Dubbing is a disgrace to films everywhere and given the common language with America, we're lucky in the UK that we can watch all the Hollywood product untouched, and there is really no reason to dub the foreign language films. The audiences for these types of films (at least in this country) are well adjusted to reading subtitles and have no problems coming out for films in any language.

My guess is that distributors would be looking at crossover titles like DRAGON TATTOO, COCO AVANT CHANEL, TELL NO ONE and other foreign language features that appeal beyond the usual art house circuit - but aren't these the movies that are making good money anyway? Why mess with the system? This is one idea I hope fails miserably.

Monday, 15 March 2010

Uk Box Office 12-14 March

ALICE IN WONDERLAND continues at the top (with audiences choosing 3D over 2D by a factor of eight) while Scorsese's new entry (and my favorite film of the year so far) SHUTTER ISLAND enters at number two. The competition between Scorsese and Greengrass' GREEN ZONE was definitely on Paramount and Universal's minds when they opened these films, with similar target demographics, on the same weekend. In GREEN ZONE's case, the Iraq war theme won over the Bourne Ultimatum look - keeping some audiences away.

1- ALICE IN WONDERLAND (£8,890,090)
2- SHUTTER ISLAND (£2,217,727)
3- GREEN ZONE (£1,539,944)
4- AVATAR (£628,626)
5- HACHI: A DOG'S TALE (£431,705)
7- THE LOVELY BONES (334,305)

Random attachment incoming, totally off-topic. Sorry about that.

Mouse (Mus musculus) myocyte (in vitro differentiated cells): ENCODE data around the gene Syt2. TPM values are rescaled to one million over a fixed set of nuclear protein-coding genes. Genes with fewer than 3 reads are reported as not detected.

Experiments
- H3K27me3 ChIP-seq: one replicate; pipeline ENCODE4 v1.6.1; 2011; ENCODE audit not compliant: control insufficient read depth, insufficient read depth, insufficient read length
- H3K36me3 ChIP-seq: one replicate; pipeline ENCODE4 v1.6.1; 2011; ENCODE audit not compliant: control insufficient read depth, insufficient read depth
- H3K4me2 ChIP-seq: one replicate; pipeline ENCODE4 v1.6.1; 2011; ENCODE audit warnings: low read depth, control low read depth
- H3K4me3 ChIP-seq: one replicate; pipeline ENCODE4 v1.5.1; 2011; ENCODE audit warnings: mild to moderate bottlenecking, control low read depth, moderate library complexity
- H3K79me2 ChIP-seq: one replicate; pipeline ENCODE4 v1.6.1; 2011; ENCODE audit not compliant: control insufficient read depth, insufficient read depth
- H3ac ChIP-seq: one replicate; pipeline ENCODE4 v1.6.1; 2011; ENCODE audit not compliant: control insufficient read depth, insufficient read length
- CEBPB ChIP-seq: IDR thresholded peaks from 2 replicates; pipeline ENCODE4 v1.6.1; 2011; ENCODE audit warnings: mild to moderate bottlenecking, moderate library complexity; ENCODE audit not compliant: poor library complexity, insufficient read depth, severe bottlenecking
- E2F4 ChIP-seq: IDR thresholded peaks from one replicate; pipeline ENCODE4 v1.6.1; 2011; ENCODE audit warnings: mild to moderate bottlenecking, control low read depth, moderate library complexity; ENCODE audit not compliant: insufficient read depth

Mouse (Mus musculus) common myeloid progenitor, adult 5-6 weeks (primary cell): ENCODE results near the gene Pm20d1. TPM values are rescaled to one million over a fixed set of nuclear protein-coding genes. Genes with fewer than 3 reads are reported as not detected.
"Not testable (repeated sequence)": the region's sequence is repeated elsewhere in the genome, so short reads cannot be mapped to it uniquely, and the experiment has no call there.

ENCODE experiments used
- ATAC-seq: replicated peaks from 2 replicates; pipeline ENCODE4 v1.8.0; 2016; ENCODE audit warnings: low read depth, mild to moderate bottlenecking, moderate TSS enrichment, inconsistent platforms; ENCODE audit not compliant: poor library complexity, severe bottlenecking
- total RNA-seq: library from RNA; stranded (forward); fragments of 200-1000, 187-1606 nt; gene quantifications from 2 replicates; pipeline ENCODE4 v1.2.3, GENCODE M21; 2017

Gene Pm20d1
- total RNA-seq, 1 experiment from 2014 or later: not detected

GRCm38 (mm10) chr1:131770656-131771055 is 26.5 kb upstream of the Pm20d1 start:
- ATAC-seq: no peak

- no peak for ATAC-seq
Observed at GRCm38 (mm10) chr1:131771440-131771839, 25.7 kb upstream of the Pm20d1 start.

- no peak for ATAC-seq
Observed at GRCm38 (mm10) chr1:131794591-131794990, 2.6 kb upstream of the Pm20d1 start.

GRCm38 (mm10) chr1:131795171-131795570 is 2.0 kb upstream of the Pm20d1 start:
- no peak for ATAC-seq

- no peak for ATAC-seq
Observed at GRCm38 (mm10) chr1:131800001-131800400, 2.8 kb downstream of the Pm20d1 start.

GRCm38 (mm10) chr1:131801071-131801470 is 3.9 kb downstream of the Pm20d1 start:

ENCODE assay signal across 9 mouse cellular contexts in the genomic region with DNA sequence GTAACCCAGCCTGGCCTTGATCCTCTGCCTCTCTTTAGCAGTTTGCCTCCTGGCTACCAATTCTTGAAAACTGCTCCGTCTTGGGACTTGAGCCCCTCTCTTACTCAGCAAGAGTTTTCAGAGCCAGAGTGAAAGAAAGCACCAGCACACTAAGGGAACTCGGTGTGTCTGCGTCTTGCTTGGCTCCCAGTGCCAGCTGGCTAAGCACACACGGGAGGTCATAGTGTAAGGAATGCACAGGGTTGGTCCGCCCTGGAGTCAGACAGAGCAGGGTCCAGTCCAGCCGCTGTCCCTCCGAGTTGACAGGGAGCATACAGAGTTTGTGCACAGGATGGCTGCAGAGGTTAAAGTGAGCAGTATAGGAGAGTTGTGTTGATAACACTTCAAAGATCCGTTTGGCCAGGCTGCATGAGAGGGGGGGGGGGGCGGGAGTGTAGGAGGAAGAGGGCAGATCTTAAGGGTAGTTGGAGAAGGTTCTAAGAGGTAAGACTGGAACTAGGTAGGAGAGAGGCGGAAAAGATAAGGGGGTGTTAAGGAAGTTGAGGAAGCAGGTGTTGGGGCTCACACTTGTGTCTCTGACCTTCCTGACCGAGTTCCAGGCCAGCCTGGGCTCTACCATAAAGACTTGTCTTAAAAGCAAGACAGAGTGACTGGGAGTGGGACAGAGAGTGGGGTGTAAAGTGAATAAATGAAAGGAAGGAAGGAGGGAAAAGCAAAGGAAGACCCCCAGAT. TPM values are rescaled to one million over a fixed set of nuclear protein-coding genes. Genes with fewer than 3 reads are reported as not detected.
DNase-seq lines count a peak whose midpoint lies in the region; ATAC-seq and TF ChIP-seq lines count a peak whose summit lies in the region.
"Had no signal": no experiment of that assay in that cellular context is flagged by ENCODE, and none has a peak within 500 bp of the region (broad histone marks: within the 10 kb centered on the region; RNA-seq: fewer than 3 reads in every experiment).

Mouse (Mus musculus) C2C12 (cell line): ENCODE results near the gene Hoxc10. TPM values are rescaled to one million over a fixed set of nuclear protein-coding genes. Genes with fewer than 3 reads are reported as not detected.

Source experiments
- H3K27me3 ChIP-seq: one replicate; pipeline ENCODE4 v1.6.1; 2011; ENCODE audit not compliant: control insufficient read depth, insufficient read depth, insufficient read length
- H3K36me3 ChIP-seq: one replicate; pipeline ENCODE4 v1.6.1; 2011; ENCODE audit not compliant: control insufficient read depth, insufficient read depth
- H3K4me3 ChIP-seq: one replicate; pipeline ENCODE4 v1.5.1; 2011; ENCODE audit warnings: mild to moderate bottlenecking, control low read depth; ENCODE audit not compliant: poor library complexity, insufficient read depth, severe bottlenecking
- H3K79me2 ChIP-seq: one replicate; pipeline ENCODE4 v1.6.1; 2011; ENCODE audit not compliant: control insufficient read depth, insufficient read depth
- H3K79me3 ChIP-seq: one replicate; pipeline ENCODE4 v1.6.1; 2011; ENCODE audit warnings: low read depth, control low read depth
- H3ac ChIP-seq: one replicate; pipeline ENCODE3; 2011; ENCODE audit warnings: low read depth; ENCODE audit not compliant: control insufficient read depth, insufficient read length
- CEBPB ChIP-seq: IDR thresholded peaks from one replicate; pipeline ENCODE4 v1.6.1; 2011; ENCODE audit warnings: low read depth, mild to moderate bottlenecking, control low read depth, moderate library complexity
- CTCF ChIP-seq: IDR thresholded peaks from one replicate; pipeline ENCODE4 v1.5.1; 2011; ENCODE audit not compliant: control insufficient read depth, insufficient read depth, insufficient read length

8- THE CRAZIES (£248,706)
9- THE PRINCESS & THE FROG (£217,120)

Friday, 12 March 2010

The Multiplex's Crocodile Tears (Updated)

The UK's second bigest cinema chain, CINEWORLD, posted "robust" profits yesterday, with earnings up 11%, or £334 million in revenue, and profits of over £30 million.

Also in the news is that ODEON (and for that matter all the chains) can't get all the digital projectors and 3D equipment they need, as everyone scrambles to install more 3D screens in advance of big new releases (HOW TO TRAIN YOUR DRAGON, CLASH OF THE TITANS) which will compete for 3D screen space with what is left over of AVATAR, ALICE IN WONDERLAND - and there will be many more to come.

So business is booming right? You wouldn't know it from this GUARDIAN article, which typically forecasts the end of days for exhibition because of the shrinking DVD window, the internet, 'kids these days', and the comments highlight that the type of people who would comment on the Guardian website are exactly the type to be terrified of children in a cinema.

But we've been here before: sound in the late 1920s, TV in the 1950s, home video in the 1980s, DVD in the 1990s, the internet in the 2000s - these were all huge threats that the exhibition sector overcame succesfully. So as much as I like to deride their customer service, poor presentation, lack of atmosphere, lack of programming courage, the truth is that it's a surviving industry.

Against all odds, buildings showing movies to paying customers are not only surviving, but thriving. Don't let the chains make you feel sorry for themselves.

This is what David Hancock, Screen Digest’s Head of Film and Cinema, had to say about the revitalising potential of digital roll out:

“The release of Avatar was the BC/AD moment for digital cinema, taking us from the prehistory of the first 10 years, characterized by research, false commercial starts, standards development and early pioneers, to the modern world of commercial cinema as it will be in the decades to come. Digital 3D, opera, theatre, music and comedy in cinemas, live 3D sport, and interactive adverts are all a part of cinema in the future; not just a place to watch movies but a multi-arts venue which can be the heart of small and large communities alike. The refreshment of cinema is firmly underway and it is now taking its place as an integral part of the digital media landscape on the one hand, and as a revitalised leisure venue on the other.”